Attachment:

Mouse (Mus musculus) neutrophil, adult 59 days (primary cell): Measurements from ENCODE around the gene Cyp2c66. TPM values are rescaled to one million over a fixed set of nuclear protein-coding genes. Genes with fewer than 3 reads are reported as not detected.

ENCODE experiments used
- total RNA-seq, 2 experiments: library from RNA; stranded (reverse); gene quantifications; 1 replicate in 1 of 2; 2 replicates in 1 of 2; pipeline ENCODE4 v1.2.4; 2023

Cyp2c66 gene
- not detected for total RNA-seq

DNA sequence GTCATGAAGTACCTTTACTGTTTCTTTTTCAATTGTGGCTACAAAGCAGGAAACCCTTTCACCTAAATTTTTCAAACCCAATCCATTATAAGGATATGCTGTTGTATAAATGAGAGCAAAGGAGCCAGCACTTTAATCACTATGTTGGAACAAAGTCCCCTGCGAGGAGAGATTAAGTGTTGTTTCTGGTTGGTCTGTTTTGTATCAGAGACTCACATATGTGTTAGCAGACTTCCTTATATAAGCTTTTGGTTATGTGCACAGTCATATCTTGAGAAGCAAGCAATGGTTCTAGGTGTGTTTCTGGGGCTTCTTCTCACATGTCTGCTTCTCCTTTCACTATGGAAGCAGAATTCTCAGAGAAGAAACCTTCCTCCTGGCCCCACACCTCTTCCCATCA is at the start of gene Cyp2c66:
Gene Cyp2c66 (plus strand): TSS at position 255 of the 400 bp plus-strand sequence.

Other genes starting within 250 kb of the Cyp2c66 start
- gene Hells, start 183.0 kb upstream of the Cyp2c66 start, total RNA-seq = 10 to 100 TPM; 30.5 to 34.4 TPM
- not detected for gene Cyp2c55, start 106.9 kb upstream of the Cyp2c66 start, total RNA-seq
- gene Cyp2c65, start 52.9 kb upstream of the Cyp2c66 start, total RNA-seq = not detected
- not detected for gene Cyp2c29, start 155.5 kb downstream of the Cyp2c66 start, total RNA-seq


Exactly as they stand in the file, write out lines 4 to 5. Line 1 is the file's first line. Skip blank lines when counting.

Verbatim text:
Cyp2c66 gene
- not detected for total RNA-seq